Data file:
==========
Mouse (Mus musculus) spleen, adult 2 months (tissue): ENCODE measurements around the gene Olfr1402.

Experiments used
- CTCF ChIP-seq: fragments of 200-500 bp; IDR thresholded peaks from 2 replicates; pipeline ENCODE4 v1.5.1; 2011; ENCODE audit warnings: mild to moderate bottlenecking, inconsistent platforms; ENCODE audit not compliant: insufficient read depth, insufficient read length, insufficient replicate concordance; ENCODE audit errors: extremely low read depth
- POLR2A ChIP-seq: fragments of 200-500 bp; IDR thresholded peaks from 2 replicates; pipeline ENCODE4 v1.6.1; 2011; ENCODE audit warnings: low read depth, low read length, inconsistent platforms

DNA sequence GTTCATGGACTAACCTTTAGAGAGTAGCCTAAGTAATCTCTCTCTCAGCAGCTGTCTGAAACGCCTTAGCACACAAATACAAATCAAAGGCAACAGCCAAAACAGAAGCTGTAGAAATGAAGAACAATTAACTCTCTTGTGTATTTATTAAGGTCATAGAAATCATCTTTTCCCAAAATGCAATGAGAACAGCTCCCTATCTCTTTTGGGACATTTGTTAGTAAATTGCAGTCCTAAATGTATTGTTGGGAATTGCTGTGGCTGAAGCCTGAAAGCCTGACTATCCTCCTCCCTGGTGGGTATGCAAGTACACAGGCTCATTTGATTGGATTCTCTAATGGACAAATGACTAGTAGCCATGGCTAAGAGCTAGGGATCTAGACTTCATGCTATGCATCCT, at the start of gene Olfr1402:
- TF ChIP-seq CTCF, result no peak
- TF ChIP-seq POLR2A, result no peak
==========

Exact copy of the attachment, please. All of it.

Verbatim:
Mouse (Mus musculus) spleen, adult 2 months (tissue): ENCODE measurements around the gene Olfr1402.

Experiments used
- CTCF ChIP-seq: fragments of 200-500 bp; IDR thresholded peaks from 2 replicates; pipeline ENCODE4 v1.5.1; 2011; ENCODE audit warnings: mild to moderate bottlenecking, inconsistent platforms; ENCODE audit not compliant: insufficient read depth, insufficient read length, insufficient replicate concordance; ENCODE audit errors: extremely low read depth
- POLR2A ChIP-seq: fragments of 200-500 bp; IDR thresholded peaks from 2 replicates; pipeline ENCODE4 v1.6.1; 2011; ENCODE audit warnings: low read depth, low read length, inconsistent platforms

DNA sequence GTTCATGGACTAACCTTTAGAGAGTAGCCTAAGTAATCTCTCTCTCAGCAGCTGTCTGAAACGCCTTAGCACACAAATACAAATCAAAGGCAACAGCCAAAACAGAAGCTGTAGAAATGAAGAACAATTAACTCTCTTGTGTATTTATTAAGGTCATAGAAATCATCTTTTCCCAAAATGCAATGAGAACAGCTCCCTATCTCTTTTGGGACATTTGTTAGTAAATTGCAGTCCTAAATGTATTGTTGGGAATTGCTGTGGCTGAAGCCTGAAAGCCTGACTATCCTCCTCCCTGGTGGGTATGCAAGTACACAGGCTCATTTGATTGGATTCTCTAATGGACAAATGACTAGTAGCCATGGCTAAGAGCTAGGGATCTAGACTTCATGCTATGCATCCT, at the start of gene Olfr1402:
- TF ChIP-seq CTCF, result no peak
- TF ChIP-seq POLR2A, result no peak